How Charles Darwin Spawned So Much Pseudo-Scientific Racism
The iconic "On the Origin of Species" has a tragic legacy of being misinterpreted to justify bigotry.
“In my mind, Darwin was the most important person who ever lived on earth.” That’s what 1962 Nobel Prize in Physiology or Medicine winner James Watson announced during a 2005 discussion of Charles Darwin with fellow biologist E.O. Wilson and interviewer Charlie Rose. Watson more often receives praise than gives it. (And when he does dole it out, Watson often reserves it for Watson, once referring to himself as “the most accomplished person living on earth.”) Many others hold both Darwin and Watson in similarly lofty esteem. During that Darwin discussion, Wilson made a point of announcing: “500 years from now, 1,000 years now, there will be two landmarks on the origin of modern biology.” One: [Darwin’s] “The Origin of Species in 1859.” Two: The “1953 paper showing the structure of DNA by Watson and [Francis] Crick.” Cambridge University highlights the link between Darwin and Watson and the general importance of their work in the video below:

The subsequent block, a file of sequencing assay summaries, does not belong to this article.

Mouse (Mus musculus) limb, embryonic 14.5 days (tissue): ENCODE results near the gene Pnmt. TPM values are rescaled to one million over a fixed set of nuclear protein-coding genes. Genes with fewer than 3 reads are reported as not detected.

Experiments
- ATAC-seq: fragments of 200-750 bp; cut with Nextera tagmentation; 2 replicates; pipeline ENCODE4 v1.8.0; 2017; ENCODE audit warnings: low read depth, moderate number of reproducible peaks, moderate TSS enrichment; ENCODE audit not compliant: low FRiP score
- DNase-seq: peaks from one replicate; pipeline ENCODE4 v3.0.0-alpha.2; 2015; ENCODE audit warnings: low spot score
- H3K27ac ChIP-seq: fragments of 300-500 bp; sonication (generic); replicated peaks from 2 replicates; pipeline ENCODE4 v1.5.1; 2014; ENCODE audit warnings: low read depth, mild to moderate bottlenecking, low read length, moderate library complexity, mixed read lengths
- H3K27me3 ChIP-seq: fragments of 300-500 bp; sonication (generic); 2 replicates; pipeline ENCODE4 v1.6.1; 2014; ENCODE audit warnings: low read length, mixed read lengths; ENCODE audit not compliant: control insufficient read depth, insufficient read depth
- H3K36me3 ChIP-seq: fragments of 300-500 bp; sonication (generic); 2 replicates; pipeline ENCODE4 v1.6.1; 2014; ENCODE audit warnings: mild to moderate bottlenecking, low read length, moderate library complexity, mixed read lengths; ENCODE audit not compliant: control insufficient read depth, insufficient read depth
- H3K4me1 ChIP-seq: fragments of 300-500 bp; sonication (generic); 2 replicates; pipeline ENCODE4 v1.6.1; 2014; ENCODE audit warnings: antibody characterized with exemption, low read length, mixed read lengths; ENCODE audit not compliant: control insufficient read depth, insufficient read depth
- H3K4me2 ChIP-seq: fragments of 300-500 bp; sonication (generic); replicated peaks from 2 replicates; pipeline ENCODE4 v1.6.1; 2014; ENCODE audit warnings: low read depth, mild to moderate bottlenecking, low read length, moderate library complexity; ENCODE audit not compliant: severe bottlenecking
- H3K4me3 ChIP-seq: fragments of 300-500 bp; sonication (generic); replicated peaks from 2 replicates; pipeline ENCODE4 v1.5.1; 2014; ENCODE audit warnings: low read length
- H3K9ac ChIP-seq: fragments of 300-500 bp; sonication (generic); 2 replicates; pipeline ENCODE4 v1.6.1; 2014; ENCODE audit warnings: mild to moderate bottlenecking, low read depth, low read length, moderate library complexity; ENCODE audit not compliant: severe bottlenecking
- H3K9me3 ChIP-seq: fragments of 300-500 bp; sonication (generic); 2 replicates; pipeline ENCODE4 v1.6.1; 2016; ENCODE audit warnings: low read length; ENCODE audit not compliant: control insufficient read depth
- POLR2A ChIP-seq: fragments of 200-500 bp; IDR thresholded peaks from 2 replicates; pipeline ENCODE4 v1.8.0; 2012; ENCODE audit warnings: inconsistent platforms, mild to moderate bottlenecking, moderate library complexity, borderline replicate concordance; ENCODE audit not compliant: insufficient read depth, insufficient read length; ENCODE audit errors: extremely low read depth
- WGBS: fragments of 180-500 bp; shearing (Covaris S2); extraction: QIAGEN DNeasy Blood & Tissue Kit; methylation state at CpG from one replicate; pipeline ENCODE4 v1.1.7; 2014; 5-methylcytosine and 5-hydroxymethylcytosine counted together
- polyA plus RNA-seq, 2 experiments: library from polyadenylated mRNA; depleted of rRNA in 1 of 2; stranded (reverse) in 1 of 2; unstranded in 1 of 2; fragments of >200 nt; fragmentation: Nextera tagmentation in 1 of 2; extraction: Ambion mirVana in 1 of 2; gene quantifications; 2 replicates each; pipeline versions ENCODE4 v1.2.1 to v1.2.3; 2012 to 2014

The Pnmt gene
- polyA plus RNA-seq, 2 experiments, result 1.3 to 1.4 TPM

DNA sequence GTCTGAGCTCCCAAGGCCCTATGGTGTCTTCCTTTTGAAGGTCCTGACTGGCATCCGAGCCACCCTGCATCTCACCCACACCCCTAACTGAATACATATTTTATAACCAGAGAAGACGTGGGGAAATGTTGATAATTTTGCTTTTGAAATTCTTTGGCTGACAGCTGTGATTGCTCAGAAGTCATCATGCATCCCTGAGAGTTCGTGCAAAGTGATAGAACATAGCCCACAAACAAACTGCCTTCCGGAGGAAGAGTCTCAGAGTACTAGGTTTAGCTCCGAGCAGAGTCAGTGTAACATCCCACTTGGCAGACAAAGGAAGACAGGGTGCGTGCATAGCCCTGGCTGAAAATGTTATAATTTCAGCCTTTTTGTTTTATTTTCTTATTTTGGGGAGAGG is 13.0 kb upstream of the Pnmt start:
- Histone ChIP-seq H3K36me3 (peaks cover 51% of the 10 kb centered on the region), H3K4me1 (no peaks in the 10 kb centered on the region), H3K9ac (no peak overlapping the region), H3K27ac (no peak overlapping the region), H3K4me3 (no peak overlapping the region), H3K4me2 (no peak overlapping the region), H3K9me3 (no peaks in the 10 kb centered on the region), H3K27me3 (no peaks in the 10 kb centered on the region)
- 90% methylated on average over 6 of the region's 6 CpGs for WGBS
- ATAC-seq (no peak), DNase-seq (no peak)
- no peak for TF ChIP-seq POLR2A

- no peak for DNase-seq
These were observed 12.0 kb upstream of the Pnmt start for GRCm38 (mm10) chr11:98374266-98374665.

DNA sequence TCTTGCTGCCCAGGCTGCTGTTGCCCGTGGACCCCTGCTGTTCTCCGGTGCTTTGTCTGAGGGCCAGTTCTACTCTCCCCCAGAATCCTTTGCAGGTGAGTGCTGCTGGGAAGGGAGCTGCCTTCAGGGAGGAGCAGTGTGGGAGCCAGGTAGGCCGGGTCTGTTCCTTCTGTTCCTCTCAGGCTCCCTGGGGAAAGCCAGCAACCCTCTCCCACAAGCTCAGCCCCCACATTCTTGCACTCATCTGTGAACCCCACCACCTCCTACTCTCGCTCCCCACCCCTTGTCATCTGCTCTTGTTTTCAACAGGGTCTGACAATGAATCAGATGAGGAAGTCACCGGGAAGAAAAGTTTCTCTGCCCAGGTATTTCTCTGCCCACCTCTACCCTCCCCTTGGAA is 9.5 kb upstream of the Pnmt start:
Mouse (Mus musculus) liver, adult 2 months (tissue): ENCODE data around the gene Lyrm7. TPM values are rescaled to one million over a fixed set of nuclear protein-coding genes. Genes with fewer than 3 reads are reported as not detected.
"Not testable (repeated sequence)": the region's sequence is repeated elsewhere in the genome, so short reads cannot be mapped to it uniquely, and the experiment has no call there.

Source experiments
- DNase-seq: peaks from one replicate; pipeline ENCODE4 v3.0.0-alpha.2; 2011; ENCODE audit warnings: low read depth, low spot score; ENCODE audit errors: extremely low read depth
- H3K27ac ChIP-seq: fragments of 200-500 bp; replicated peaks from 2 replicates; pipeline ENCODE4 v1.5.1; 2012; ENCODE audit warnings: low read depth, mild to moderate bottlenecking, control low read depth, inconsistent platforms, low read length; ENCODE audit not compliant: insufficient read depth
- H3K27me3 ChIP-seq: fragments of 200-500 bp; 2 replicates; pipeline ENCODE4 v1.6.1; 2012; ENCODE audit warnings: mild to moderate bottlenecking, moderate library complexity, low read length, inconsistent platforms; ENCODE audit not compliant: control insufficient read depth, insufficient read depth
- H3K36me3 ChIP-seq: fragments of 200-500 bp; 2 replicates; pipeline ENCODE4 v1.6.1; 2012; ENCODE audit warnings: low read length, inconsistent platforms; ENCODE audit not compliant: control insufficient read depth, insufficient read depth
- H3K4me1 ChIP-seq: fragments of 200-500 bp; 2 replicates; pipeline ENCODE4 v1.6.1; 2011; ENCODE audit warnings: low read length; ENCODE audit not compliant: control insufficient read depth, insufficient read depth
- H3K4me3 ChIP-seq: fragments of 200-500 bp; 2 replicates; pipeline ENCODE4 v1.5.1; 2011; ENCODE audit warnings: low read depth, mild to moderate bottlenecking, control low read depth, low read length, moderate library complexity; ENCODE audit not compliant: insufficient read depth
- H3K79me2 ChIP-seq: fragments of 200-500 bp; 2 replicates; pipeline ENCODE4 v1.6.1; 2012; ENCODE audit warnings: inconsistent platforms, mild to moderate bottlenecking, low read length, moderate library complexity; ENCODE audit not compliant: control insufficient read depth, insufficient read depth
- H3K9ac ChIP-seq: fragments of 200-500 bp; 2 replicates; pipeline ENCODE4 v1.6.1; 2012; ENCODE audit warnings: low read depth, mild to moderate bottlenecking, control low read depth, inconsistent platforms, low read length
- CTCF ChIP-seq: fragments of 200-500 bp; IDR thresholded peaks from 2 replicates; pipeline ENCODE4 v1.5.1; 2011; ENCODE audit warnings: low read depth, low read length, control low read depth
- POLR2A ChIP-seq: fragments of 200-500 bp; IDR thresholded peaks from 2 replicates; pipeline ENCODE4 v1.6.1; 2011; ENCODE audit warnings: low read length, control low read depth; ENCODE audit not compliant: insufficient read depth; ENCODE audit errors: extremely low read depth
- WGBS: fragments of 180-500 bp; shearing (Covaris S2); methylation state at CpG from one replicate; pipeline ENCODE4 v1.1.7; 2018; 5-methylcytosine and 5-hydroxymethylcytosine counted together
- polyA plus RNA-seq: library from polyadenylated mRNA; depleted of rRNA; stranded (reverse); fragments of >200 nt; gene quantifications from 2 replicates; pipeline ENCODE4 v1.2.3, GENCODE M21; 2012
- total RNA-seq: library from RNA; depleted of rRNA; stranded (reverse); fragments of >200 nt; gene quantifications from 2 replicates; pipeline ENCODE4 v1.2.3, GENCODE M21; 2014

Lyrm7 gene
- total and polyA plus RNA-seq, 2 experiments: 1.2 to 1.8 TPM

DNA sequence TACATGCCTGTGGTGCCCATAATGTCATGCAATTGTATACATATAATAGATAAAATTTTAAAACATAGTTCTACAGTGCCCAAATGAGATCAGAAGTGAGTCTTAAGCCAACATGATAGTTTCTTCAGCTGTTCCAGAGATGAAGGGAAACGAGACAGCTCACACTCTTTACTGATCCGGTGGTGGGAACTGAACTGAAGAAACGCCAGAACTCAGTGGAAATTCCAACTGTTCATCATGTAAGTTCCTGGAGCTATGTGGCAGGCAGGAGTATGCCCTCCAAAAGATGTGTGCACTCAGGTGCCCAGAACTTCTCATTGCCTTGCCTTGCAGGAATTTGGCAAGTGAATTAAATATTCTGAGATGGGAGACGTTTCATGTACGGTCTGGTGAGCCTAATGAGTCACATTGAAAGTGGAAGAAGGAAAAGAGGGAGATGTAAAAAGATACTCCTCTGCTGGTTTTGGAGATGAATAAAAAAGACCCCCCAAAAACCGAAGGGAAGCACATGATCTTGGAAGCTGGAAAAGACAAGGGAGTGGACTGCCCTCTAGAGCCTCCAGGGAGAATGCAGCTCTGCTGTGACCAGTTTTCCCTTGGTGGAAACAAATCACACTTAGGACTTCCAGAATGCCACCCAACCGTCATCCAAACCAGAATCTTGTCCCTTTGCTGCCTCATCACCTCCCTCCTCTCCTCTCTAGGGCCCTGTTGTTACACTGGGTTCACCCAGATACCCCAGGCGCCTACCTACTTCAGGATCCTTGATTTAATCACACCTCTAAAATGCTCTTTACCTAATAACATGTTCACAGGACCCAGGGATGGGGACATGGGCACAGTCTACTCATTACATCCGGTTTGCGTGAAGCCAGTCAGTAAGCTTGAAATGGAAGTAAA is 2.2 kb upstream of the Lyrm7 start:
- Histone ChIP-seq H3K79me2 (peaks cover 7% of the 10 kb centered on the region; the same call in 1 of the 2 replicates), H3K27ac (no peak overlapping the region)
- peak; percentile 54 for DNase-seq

So Watson is on record as a big fan of Darwin’s and is a major figure in his own right. This is something else Watson said on the record: “There’s a difference on the average between blacks and whites in IQ tests. I would say the difference is genetic.” Watson uttered those remarks in the 2019 PBS documentary American Masters: Decoding Watson. This statement is wrong in many ways, including scientifically. Yet it’s consistent with many troubling theories and discriminatory practices that claim to be based on the science behind On the Origin of Species. “Darwinism” is often invoked to provide scientific cover to policies both racist and plain monstrous. This is how Darwin’s ideas become bastardized and why they would be so disturbing to him were he alive today.
The Journey That Changed Everything